My Take on Reviews
I was in Indianapolis for a convention, wandering the streets with my good friend around lunchtime, when we found ourselves in front a brewpub. There were no lines – a rarity at this hour – and my stomach was making the rumbiles.
“Let’s grab a bite,” I said.
“Hang on,” said my friend, and he took out his smartphone.
“Who are you calling?”
“Nobody. I want to check the reviews.”
“Reviews?” I asked. “It’s a brewpub. It’ll have hamburgers and beer and cost around twenty bucks. There’s no line. Come on.”
He looked up. “But are they good hamburgers and beer?”
“We won’t know until we try them.”
“We will if we check the reviews.”
This is utterly, completely … alien behavior.
I understand that reviews drive a lot of consumer activity, but it’s never made sense to me. In the days before the internet made everyone a critic, we had a professional class to tell one what to watch, what to read, where to eat. I remember that they existed, but I can’t remember a single time I took their advice.
I’m not sure why. It may just be a contrarian streak, or a dislike of presumed authority, but mostly it’s because I know I like a lot of things other people don’t enjoy. For instance, it’s difficult to imagine anyone I trust giving a five-star rating to even the most remarkable plate of haggis. My favorite whiskies have been described by trusted friends as tasting like “a mouthful of wet dirt.” And I take comfort in the existence of a Never Mind the Bollocks cover album performed by bhangra musicians.
Aside from my own quirks, thanks to the internet things have spiraled completely out of control. Anyone with access to a public library’s internet connection and two working fingers can now take part in elevating or torpedoing anyone else’s endeavors.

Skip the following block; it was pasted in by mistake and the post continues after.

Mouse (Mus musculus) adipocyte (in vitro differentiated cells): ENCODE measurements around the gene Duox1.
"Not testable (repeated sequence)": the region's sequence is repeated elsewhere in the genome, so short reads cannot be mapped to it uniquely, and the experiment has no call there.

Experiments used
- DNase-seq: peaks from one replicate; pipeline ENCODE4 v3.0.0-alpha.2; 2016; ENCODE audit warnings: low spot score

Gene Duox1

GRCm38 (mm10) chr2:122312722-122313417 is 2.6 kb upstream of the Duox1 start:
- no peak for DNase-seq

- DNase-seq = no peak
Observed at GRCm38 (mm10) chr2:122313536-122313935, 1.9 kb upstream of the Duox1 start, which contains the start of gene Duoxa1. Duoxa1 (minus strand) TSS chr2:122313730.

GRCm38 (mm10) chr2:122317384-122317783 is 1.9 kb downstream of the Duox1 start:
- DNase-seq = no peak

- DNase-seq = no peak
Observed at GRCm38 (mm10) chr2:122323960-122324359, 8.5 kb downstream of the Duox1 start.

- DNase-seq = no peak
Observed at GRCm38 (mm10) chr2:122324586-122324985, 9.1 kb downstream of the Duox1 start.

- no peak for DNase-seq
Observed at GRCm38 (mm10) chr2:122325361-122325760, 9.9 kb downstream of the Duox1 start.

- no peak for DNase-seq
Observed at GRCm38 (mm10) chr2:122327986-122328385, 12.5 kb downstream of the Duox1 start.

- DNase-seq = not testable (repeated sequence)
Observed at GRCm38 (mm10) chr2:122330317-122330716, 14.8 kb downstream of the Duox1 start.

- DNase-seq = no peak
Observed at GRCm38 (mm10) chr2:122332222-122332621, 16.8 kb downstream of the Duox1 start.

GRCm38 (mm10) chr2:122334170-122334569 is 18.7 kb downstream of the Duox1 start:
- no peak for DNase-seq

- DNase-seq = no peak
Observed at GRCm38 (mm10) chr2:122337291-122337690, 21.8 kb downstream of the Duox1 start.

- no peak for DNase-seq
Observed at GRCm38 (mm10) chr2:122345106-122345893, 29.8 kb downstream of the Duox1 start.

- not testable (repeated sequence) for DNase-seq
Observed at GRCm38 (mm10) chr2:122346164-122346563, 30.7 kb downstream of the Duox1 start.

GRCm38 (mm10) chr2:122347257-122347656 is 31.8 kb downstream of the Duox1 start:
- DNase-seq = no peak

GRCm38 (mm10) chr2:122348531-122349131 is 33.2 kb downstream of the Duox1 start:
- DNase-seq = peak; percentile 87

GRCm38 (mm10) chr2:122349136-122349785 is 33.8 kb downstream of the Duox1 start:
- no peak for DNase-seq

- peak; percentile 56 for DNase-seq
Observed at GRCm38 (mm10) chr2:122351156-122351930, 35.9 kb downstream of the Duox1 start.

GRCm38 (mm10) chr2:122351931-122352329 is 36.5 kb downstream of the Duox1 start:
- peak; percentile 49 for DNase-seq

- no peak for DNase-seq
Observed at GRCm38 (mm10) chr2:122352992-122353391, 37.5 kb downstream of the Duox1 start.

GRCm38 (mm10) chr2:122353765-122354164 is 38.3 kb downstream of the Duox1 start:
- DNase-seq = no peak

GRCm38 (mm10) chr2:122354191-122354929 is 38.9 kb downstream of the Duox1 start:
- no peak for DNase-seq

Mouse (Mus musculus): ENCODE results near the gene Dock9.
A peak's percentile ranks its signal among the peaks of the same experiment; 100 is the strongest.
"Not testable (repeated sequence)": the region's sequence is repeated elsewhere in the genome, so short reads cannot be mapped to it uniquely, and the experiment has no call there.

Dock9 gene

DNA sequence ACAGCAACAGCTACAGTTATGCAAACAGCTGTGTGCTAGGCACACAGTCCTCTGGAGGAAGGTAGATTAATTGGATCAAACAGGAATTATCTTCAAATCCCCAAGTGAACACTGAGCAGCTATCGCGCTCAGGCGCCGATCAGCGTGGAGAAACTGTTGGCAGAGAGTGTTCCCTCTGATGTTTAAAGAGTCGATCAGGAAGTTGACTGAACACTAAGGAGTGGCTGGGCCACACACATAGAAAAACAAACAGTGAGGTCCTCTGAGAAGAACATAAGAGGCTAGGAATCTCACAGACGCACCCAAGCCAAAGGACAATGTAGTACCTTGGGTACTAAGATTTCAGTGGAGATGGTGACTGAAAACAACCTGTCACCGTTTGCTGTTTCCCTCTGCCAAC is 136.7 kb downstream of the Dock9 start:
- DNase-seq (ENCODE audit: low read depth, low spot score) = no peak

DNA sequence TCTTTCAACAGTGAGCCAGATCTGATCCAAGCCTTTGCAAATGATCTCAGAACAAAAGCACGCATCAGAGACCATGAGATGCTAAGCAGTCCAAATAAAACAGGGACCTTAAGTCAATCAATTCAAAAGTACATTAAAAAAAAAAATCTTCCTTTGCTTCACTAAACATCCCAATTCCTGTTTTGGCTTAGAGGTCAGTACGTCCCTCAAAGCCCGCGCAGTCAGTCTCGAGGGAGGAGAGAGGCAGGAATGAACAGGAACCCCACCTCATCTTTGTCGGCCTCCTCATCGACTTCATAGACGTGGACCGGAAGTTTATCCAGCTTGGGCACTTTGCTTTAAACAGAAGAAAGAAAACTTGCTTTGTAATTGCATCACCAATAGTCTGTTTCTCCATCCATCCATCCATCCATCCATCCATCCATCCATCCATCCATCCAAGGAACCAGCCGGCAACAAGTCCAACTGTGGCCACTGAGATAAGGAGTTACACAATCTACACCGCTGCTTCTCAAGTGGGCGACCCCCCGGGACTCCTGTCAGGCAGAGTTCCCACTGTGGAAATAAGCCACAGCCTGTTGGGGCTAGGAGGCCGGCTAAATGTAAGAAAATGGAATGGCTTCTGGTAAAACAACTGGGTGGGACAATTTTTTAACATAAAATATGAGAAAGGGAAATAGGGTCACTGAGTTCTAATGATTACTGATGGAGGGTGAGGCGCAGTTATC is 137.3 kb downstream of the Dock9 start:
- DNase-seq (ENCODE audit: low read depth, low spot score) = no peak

My favorite to date? “Honestly one of the worst masses I have ever been to. Boring, uninspired, sloppy and irrelevant”—Marilisa A., reviewing Our Lady of Good Counsel Church in Manhattan.
Seriously, who decides what church to attend based on semi-anonymous reviews? Presumably the same kind of people who take the time to write them.
I’ve tried to fold reviews into my recent larger purchases –a car, for instance. But with these items, it always seems to come down to hooting tribalism around someone’s personal preferences wedded to a certainty that all OTHER preferences are the work of Bealzebub himself.
Now, that’s at the consumer level. At the creator level, it’s naturally a different story. I have to recognize that reviews are considered an important part of the buying process by many people. I don’t have to understand it, necessarily; but I do have to engage with it.
What I *can* understand is this: It’s always pleasant to hear your work praised, and it’s always useful to receive constructive criticism, and it’s always a pain in the ass to slog through the pointless and unconstructive criticism. One way to counterbalance the unconstructive criticism is to provide more positive or constructive reviews for your fellow workers, slogging away in the word / note / jeté mines.
To my mind, the best review isn’t one which seeks to influence others into purchasing (or refusing to purchase) some piece of work. Rather, it’s a means of letting the creator know their work was seen, that there was a connection made. It exchanges just a bit more of my time for their work, lets them inhabit my mind for few hours longer. I suppose, perhaps, that’s the point that many reviewers make. A tip of the hat to someone’s best efforts, whether it was fully appreciated or not.
For the record, I didn’t review the brewpub. But the burger was fine and the lager was lager.
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